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  5. I've been playing 5e with a fella I've DM'd for for ages. Part of my problem is his DM style (he's really into mechanics and rules) but playing the game it seems pretty much 3e with some tweaks. I mean it might as well be 3e.75. I didn't like 3e for all the reasons I don't like 5e and that centers around multiclassing (I prefer AD&D style) and several of the items you mentioned in your blod.

    To each their own. I'll still with basic/1e/2e era.

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  6. Seems like everything has gone sterile. Unbalanced? NEVER! All races are politically correct now. Fun is Dead, order reigns. Munchkin to become better!

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  7. I stopped running and playing AD&D in 1995. That's when I bought Mage: The Ascension 1st Ed. From the time I finished reading the book I have been on the StoryTeller bandwagon. 5 or 6 pages of basic rules to play the game, and the rest is window dressing. It's the most playable -- and player-friendly -- system I've every encountered, and I've been playing RPGs since 1980.

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  8. I started playing in 1977. I've played every edition. I have played retroclones. 1st had its charms, and was a very good start. But it's unbalanced classes limited it. To play a magic user was to cast a few spells and then hide for the rest of the day until fifth level or higher. The cleric was basically a medic. 2e didn't fix this, and introduced a lot of strained mechanics (Thac0 anyone?). 3e tried to fix all this, but imo went too far in specialization. It was still DnD but people spent too much time building builds and not enough playing the game. 4e tried to fix all this, but by doing so, made the tactical too much a part of the game, slowed combat waaaaaay down, which stole from the role playing. Frustrated by that, I turned to retroclones and 1e again, but was reminded about how limited they were. Then 5e came along. Is it perfect, no. Death is very rare. Healing is too easy. But the wizard is more a part of the game, as is the cleric. I wish the thief was more a thief, but DC and skil checks do it just as fast as Pick pocket percentage rolls did. The game is open again, and we can role play, and not just roll play, as we were stuck doing in 3e, 3.5e, and 4e. Obviously, play whatever system you like. Enjoy. But imo, 5e was the fix I always wished 3e had been, and that's why it is so successful, with no end in site.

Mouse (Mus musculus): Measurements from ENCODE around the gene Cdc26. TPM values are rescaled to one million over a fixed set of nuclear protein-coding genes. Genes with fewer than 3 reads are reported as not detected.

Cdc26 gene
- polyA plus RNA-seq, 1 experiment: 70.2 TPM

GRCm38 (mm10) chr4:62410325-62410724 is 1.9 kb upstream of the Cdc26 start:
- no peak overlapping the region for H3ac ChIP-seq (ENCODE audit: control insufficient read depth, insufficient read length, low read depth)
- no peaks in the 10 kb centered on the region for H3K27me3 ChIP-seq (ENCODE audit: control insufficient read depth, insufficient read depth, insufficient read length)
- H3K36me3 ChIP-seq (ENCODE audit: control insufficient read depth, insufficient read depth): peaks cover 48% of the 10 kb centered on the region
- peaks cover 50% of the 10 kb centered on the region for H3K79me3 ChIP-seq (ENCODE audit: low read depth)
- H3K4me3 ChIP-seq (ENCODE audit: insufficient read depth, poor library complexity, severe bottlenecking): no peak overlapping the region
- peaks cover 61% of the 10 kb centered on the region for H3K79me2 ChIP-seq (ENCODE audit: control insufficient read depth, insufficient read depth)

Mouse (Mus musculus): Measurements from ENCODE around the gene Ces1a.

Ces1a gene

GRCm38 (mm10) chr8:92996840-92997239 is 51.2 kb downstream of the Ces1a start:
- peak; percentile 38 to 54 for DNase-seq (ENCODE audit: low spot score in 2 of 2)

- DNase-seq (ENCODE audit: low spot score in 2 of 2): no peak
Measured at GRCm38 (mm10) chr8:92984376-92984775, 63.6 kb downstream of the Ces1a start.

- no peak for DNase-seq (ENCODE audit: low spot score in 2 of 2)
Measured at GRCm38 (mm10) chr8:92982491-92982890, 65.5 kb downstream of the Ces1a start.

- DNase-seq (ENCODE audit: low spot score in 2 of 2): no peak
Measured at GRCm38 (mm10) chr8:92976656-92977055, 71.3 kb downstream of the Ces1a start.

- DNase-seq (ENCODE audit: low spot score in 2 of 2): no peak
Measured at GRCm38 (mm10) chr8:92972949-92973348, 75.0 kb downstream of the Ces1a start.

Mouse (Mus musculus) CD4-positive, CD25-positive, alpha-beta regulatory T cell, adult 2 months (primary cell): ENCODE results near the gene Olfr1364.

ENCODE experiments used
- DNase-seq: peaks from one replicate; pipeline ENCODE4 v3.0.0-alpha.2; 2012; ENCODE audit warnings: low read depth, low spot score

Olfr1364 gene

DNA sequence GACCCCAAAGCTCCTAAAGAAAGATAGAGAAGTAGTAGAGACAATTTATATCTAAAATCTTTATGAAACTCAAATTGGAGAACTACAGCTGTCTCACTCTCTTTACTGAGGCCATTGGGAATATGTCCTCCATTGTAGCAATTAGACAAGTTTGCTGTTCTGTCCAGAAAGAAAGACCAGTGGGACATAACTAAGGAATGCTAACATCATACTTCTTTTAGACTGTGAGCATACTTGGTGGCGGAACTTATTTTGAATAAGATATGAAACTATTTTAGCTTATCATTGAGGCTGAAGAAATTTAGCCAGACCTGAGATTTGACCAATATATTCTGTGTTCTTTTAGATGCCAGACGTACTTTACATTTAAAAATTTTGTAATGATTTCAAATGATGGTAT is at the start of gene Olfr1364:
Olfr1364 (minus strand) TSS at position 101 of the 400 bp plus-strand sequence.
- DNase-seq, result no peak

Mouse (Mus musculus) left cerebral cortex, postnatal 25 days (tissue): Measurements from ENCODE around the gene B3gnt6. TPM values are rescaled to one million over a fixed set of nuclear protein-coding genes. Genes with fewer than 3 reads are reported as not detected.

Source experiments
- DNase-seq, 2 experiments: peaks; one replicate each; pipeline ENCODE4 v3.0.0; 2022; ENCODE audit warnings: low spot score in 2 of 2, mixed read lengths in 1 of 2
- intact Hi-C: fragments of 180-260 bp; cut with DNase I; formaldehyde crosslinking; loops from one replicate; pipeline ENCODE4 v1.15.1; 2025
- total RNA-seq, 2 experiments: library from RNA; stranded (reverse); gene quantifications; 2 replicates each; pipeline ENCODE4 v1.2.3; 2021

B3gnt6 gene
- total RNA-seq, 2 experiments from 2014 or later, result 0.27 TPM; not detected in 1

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  9. Really amazed by the pageviews and comments this blog post has drawn. I guess I hadn't realized how many folks felt the same way, especially since the overwhelming waves of Pro-5e posts and tweets etc. were so abundant. Thanks to you all for your comments, one way or the other.

    I'm especially interested in those older gamers who started playing in the early days, and who are enjoying 5e much more than I am. They've all made some good points, though no one has hit me with anything that changes my mind.

    I should say that I do very much like advantage/disadvantage...it's a simple way to resolve a complex issue, and in its simplicity lies its elegance. While I'm not likely to adopt it for my current LL game, it's a mechanic I might adopt at some time int he future.

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  10. I think that if advantage/ disadvantage had been written into Holmes Basic, very few grognards would have a problem with it, and indeed, many would likely champion it as alternative to needless crunch.

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    1. I agree. I've found myself using it in various game systems. It's a quick/dirty way to resolve a bit of a bonus/minus without involving any creative algorithm building